Obviously a large American corporation with nothing left to do but … er … save a whale of money over the next twenty years or so.

    Not Robert Pogson, that’s for sure.

    Incidentally, are you considering a fifth career as a Financial Advisor?

    If so, as your friend and ally, I would counsel against such a choice. Mattresses. Mattresses. That’s the way it works in Manitoba.

  55. DrLoser says:

    I’ve never written that. It’s the desktop monopoly that is a house of cards. That’s what, 15% of M$ these days? They could retire tomorrow and live off their cash for decades.

    What you never wrote is not a bone of contention, Robert. What is the subject of contention, here, is what you did write. A matter of a few days ago, in fact.

    Your first assertion is that:

    It’s kind of embarassing to have to borrow money to pay debts… but that’s what M$ continues to do.

    This assertion is plainly false. Microsoft does not have any debts requiring borrowing to be paid off. (I’m not sure it has had any since, oh, say, 1980?)

    Furthermore, in the presently non-existent case that Microsoft has debts that need to be paid off … they were not, are not, and will not be compelled to borrow money in order to do so. Which is a pretty extraordinary way for anybody, corporate or otherwise, to “pay off debts,” if you think about it, Robert, which you evidently didn’t.

    In that non-existent circumstance, Microsoft could trivially use some of their liquid and highly convertible assets. This is, not to bang on about it, why corporations value liquid and highly convertible assets.

    Apparently you are just as ignorant of the concept of “liquidity” as you are of the concept of “senior debt” … I’d bring the concept of “coupon” in here, but I don’t want to tax your minuscule understanding of bean-counting too hard. Given your choice of PRC duct-tape do-it-yourself rototiller, I’m not entirely sure you understand what an “asset” is, either. But that would be a different conversation.

    Once again, your proposition is plainly false.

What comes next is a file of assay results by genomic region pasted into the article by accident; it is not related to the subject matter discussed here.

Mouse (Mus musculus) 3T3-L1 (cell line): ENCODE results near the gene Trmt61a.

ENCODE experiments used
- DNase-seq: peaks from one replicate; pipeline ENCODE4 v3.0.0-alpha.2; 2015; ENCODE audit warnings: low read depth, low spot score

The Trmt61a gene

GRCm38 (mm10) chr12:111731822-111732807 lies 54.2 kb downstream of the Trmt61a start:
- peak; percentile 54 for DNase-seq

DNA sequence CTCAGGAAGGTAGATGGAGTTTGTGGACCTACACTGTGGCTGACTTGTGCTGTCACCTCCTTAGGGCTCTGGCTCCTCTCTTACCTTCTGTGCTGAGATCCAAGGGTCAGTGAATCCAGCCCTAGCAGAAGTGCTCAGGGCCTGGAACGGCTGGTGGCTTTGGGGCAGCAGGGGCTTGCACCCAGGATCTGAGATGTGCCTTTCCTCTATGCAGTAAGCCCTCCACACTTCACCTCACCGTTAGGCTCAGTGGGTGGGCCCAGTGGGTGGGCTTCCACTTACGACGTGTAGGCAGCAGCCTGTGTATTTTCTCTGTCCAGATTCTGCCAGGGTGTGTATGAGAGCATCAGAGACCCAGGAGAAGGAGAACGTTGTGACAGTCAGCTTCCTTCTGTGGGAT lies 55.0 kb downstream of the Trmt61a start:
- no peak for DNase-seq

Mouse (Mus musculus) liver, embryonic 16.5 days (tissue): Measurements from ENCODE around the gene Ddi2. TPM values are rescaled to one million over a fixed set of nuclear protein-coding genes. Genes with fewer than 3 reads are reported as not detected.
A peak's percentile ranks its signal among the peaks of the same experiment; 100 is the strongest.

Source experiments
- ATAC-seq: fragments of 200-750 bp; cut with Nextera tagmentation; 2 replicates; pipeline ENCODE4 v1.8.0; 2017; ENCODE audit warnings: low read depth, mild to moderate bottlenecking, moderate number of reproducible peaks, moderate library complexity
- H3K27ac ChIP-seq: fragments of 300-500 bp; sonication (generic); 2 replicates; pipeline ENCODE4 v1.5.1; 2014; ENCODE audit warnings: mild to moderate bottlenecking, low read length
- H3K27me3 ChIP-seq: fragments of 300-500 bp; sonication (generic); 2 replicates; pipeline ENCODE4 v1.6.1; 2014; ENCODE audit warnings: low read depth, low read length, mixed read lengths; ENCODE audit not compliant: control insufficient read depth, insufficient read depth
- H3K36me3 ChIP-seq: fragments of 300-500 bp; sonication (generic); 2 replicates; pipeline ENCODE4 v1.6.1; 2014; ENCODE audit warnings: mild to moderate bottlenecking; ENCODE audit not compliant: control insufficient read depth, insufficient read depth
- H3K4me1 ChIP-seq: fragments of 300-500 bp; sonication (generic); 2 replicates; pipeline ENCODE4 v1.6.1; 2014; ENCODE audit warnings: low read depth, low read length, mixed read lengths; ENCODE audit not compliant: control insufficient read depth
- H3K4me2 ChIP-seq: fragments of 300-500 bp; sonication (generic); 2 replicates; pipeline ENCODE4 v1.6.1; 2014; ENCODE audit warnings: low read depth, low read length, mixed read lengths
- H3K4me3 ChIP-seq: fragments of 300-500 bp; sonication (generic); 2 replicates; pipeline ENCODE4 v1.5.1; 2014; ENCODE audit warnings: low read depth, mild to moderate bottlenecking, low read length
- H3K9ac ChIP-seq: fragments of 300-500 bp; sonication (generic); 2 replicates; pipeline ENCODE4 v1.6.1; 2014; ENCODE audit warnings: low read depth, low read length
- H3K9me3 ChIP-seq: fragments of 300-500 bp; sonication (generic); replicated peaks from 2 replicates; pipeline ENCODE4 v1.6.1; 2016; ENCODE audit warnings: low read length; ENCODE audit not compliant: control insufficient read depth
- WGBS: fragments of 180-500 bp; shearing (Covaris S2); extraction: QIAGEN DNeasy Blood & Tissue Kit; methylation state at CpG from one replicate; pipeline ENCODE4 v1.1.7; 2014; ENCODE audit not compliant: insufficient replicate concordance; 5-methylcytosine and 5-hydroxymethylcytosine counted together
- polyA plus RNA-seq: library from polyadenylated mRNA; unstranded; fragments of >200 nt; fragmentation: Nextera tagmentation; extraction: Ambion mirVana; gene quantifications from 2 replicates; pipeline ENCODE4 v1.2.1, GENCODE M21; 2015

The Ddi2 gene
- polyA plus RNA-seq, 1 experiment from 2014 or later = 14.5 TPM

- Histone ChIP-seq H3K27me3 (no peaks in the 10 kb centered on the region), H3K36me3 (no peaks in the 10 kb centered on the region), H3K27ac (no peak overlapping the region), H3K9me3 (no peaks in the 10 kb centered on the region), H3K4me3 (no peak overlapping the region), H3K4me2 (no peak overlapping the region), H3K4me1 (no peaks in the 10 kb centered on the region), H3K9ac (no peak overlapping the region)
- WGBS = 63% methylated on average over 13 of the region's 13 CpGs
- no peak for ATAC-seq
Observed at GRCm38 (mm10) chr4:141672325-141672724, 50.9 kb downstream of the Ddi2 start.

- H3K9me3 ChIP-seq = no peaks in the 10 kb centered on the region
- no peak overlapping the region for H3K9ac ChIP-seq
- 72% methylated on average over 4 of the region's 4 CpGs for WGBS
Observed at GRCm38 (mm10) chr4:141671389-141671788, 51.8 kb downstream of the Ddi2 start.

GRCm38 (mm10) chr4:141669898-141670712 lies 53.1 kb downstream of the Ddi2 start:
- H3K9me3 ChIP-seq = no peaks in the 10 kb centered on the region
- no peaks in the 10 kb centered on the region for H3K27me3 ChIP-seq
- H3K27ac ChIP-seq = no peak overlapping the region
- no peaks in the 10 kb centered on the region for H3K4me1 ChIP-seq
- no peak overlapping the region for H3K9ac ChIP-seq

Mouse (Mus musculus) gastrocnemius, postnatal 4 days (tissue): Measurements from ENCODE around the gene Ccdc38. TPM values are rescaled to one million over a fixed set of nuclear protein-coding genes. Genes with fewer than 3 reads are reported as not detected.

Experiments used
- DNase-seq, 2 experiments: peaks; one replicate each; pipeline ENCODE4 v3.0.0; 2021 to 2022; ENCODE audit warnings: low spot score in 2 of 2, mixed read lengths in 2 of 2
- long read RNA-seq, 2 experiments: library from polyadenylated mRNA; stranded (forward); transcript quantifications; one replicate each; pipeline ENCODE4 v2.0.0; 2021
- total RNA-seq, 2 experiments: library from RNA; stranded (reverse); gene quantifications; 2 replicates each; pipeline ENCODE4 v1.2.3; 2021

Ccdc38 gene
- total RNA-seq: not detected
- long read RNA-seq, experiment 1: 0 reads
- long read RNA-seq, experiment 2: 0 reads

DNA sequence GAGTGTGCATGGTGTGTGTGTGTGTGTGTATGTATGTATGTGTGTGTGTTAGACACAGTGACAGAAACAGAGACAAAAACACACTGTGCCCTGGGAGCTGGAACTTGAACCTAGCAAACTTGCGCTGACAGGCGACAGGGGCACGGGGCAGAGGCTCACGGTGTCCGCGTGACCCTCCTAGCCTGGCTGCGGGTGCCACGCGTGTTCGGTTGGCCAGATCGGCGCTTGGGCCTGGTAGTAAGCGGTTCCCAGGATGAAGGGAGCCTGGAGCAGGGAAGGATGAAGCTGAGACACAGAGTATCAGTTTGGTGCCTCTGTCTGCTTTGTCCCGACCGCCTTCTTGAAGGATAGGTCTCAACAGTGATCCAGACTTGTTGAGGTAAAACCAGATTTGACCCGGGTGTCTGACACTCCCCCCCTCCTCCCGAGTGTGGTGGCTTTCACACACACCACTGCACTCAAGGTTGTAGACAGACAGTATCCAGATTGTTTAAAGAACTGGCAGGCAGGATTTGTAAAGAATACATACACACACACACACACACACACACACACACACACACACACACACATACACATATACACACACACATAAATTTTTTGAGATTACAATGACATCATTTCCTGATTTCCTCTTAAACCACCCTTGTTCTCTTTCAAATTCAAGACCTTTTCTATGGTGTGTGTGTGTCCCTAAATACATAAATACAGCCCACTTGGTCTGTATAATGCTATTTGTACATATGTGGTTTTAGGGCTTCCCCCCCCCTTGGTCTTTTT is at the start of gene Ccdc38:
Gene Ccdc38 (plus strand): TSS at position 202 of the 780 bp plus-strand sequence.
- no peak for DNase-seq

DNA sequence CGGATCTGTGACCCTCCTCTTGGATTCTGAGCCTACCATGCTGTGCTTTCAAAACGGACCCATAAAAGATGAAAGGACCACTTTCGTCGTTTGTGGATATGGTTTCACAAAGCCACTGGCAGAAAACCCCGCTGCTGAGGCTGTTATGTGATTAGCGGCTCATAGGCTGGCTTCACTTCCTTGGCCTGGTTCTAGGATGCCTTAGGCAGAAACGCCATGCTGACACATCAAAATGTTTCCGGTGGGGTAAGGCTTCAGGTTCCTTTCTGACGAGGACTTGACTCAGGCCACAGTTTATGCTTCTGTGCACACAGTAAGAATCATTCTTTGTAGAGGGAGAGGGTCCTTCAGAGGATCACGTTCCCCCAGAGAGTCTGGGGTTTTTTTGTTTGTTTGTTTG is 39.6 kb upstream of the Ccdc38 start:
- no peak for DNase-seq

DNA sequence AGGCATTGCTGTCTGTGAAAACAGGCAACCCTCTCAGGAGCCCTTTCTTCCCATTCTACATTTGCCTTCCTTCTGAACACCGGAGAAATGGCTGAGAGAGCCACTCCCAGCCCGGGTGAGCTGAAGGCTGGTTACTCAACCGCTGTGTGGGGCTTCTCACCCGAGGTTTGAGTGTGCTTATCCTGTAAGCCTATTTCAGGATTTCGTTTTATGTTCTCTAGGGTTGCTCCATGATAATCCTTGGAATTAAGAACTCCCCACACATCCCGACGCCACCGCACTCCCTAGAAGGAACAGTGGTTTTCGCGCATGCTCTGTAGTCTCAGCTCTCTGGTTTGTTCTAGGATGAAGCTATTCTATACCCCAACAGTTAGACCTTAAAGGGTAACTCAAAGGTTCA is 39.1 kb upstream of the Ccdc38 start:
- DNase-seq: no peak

It has $100 billion in liquid assets but it can’t repatriate them to USA without forking out a ton of money to Uncle Sam for taxes …

    This proposition, unlike your others, requires a bit of looking into the 10-Q report itself. You are presumably relying on the following:

    Of the cash, cash equivalents, and short-term investments at September 30, 2015, $96.0 billion was held by our foreign subsidiaries and would be subject to material repatriation tax effects. The amount of cash, cash equivalents, and short-term investments held by foreign subsidiaries subject to other restrictions on the free flow of funds (primarily currency and other local regulatory) was $2.1 billion.

    This is indeed interesting. It implies that Microsoft is deliberately holding a very large amount of liquid assets abroad, rather than repatriating those assets and taking a tax hit. Gosh, World Domination through a cash-pile of almost $100 billion! Who’d a thunk?

    Anyway, back to the parlous state of M$ finances in the good ole “not quite Canada, and pretty offensive in general to Robert Pogson, except where Robert Pogson feels the need to defend them against M$” USA …

    …so it borrows money at this end to pay for what it does day to day.

    The salient point here, Robert, is that M$ issued $13 billion in senior debt. That’s the only thing we can tell from the 10-Q. But since it’s a 10-Q, the reasoning behind that action is presented for all to see:

    We issued debt to take advantage of favorable pricing and liquidity in the debt markets, reflecting our credit rating and the low interest rate environment. The proceeds of these issuances were or will be used for general corporate purposes, which may include, among other things, funding for working capital, capital expenditures, repurchases of capital stock, acquisitions, and repayment of existing debt. See Note 11.